FWC reinstates employee terminated for engaging in horseplay
The Fair Work Commission has quashed the termination of an employee for engaging in horseplay at work, primarily on the basis that the employer had ignored similar behaviour in the employee’s past. It highlights the need for employers to be consistent and transparent when responding to allegations of unacceptable behaviour, particularly where it may lead to a disciplinary process, including termination.
The employee, GB, has been employed by KDR Victoria Pty Ltd (the company), which trades as Yarra Trams, for over eleven years as a tram driver. He was dismissed following a single incident on 23 February 2022 in which he raised his knee in jest towards a colleague’s groin. The colleague made no complaint against GB’s behaviour, but the matter was reported.
Regarding the current incident, which was captured on CCTV, GB claimed that he did not intend to make contact with his colleague, BP, nor did he do so. Rather, he claimed that he raised his knee in a playful gesture as a joke and that he had known BP for many years, and they had a good relationship.
Two days after the incident, at the end of his shift, GB was approached by his depot team manager and handed a letter. The letter informed him that he was suspended from work in connection with a complaint that involved allegations of misconduct.
As Deputy President Alan Colman suggested, there were significant deficiencies in the letter. It did not say what the alleged misconduct was; it did not identify the complainant or when the alleged misconduct was said to have occurred. The letter stated that he was not to attend work during the investigation, which was expected to last three to four weeks.
Understandably, GB said he was in shock and had no idea what the alleged misconduct was. He asked both his supervisor and manager for details but was told they were unable to disclose any details and that he needed to go home. As the Deputy President described the situation, “For several days, Mr (B) was in a Kafkaesque limbo: like Josef K in The Trial, he had been accused of something serious, but no one would tell him the charge”. Following a show cause process, GB was dismissed at a meeting on 10 May 2022.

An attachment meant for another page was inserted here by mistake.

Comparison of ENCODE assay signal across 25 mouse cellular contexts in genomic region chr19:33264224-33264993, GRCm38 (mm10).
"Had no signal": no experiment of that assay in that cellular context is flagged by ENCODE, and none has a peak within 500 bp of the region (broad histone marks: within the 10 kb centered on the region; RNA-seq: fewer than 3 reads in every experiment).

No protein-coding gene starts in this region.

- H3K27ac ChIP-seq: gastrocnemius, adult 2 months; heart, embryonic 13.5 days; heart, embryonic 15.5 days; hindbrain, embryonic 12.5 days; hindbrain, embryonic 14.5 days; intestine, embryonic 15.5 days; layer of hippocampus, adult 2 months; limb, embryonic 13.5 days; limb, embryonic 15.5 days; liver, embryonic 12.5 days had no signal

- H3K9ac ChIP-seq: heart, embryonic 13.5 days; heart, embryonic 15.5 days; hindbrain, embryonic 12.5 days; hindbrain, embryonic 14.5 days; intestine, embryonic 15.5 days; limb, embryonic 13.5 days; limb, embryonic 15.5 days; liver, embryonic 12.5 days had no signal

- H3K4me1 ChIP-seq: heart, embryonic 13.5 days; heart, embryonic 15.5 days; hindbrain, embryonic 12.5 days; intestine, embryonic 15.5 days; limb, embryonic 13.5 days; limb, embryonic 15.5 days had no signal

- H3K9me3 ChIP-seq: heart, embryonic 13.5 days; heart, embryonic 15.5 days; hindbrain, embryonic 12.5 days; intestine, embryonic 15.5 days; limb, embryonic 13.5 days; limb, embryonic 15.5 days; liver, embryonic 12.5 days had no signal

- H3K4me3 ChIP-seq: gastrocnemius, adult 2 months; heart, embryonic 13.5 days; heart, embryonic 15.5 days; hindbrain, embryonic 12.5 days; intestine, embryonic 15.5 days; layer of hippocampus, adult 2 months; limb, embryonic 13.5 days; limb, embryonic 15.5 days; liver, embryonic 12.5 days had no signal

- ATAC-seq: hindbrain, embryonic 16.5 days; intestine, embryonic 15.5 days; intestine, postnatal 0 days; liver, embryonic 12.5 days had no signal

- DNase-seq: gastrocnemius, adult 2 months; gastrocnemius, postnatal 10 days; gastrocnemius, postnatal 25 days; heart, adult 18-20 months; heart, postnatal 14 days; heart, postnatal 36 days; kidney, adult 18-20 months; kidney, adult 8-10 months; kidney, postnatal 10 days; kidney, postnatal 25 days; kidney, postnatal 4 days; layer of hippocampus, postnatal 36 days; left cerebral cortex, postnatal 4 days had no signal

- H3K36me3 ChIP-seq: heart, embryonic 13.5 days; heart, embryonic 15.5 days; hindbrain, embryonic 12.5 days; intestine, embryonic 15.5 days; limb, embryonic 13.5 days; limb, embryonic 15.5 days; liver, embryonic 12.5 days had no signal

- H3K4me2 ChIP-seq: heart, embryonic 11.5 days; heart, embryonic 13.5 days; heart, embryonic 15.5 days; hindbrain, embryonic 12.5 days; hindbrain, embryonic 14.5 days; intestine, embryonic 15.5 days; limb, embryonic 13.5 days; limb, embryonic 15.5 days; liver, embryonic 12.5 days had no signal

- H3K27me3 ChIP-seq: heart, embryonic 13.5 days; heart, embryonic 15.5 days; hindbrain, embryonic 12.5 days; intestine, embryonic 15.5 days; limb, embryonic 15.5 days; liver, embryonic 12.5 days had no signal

A critical factor in the case for the Deputy President was that some ten months earlier, GB had been spoken to by his manager about another incident in which he had jokingly kneed the same colleague in the back. He was told not to do this again but was not given a written warning per company procedures.
The Deputy President was also concerned that management had failed to communicate their expectations of appropriate behaviour to the workforce, noting, “Mr (S) acknowledged that drivers had not been told which forms of horseplay were acceptable and which were not. If (he) could not clearly draw the line, how could Mr (B) be expected to do so?”.
In summary, the Deputy President noted, “I find that Mr (B’s) conduct was inappropriate. However, seen in its proper context, it was not a grave matter. It was not misconduct … (as shown on the CCTV footage) As Mr (B) walks off the screen, Mr (P) continues to talk to him and puckers his lips, appearing to blow Mr (B) a kiss, and then smiles. There is no indication in the video that Mr (P) objects to the behaviour of Mr (B)”.
The Deputy President also determined in regard to the earlier incident, Mr B had not been told that he could be sacked if there was a recurrence of his conduct.
In determining that reinstatement was the appropriate remedy, Deputy President Colman accepted GB’s evidence that “…. If he were reinstated, he would bear no grudges, put the past behind him, shake hands with his managers and get back to doing the job he loves”.
For queries about allegations of misconduct, workplace investigations, issuing warnings, or other employment questions, please contact Dean Cameron at Workforce Advisory Lawyers – We Know Employment Law on 1300 925 529, 0417 622 178 or via email to firstname.lastname@example.org
Disclaimer: This information is provided as general advice on workplace relations and employment law. It does not constitute legal advice, and it is always advisable to seek further information regarding specific workplace issues. Liability limited by a scheme approved under professional standards legislation.